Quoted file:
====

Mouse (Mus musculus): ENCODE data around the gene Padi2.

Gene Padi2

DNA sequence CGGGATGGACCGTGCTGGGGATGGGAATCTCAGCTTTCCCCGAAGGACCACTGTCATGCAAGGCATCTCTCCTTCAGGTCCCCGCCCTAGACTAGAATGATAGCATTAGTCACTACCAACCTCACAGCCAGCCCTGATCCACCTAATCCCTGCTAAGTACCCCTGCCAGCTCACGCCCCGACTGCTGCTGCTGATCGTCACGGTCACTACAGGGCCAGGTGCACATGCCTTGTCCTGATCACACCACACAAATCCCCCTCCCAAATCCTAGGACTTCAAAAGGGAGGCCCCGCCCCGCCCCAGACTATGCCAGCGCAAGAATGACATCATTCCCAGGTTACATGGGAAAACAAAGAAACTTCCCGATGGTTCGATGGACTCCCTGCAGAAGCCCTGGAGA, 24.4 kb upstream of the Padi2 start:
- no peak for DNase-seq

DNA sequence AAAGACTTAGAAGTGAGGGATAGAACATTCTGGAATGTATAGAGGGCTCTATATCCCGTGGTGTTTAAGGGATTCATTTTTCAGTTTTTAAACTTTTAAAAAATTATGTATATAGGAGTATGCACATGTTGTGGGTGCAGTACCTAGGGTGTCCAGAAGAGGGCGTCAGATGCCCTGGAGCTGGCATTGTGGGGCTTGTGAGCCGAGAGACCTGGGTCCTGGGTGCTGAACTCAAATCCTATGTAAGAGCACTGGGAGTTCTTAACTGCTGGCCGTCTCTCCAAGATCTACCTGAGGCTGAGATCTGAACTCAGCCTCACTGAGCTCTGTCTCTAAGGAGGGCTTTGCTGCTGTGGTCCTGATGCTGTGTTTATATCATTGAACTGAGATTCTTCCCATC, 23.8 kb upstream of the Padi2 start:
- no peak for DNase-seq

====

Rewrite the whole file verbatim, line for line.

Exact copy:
Mouse (Mus musculus): ENCODE data around the gene Padi2.

Gene Padi2

DNA sequence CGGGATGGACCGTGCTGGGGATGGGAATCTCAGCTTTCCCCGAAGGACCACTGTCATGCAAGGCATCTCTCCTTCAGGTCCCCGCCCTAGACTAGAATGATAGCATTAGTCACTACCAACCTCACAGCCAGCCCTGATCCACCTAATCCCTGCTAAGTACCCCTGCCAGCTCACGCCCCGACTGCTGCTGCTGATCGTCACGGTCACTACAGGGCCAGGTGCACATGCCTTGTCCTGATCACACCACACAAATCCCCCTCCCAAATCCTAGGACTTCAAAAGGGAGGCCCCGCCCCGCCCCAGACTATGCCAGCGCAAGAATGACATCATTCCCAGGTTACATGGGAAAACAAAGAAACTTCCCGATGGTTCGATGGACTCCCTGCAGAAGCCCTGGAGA, 24.4 kb upstream of the Padi2 start:
- no peak for DNase-seq

DNA sequence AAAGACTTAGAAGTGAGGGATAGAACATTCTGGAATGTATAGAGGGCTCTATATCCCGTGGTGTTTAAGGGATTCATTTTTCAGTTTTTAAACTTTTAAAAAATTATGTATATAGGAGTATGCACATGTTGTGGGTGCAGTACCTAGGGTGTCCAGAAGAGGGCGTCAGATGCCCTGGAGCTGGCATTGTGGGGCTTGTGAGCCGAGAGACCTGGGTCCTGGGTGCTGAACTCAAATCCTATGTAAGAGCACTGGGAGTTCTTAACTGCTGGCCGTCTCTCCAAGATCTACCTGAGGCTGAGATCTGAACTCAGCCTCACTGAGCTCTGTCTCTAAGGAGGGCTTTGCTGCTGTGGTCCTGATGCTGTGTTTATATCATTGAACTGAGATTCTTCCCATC, 23.8 kb upstream of the Padi2 start:
- no peak for DNase-seq